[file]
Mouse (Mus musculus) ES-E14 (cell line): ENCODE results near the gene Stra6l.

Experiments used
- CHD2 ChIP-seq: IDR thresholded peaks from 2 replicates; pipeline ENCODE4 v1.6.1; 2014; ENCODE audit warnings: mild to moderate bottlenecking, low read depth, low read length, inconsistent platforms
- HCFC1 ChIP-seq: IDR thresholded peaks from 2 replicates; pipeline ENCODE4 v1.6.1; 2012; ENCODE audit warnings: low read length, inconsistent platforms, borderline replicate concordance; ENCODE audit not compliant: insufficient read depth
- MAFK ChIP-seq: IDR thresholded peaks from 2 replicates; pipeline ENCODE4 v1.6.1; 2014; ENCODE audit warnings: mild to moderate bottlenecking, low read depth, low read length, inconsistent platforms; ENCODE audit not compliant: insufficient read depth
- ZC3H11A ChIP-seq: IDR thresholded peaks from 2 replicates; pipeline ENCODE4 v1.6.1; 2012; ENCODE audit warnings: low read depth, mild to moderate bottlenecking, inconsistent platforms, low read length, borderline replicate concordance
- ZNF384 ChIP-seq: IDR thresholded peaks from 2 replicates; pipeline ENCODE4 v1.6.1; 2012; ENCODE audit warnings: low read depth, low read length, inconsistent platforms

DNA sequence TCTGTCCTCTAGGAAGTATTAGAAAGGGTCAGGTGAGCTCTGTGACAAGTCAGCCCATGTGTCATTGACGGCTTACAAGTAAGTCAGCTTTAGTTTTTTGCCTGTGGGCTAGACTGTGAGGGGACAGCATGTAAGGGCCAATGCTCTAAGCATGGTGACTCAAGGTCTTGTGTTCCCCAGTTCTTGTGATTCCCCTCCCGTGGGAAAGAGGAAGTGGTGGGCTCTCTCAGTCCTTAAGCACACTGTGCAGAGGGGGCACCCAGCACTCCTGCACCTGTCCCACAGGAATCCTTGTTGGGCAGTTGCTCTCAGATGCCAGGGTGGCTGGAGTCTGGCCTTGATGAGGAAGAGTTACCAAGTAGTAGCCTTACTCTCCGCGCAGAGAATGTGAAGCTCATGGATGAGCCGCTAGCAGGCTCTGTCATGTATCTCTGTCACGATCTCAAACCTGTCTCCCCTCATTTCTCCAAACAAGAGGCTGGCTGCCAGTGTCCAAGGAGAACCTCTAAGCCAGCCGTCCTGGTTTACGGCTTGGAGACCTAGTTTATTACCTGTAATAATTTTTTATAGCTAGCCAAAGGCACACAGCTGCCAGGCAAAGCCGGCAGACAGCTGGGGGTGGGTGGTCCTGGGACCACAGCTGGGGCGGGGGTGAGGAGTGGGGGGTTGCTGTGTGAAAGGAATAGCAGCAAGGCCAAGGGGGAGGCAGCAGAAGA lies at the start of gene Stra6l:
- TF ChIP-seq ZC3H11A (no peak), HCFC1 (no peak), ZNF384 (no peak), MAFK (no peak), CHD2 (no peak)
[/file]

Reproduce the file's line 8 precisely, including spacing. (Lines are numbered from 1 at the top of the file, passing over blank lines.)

DNA sequence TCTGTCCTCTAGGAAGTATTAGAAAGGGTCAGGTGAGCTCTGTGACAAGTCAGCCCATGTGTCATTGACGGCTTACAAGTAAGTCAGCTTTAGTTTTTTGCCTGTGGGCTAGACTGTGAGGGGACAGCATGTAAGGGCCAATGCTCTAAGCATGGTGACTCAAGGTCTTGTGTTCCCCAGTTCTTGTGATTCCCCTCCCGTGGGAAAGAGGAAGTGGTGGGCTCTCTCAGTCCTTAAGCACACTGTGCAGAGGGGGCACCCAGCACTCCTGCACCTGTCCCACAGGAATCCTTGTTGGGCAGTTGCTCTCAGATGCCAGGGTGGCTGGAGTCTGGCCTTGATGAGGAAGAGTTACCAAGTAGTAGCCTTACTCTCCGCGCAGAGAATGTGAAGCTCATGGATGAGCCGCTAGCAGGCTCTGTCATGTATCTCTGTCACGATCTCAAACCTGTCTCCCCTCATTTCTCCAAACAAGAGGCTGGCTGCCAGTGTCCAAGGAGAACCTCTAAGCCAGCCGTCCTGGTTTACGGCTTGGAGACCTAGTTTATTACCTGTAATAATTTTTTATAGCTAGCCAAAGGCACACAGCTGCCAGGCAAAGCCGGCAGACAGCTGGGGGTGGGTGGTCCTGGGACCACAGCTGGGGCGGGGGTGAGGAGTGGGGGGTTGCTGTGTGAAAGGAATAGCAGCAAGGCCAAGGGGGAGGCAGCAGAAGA lies at the start of gene Stra6l: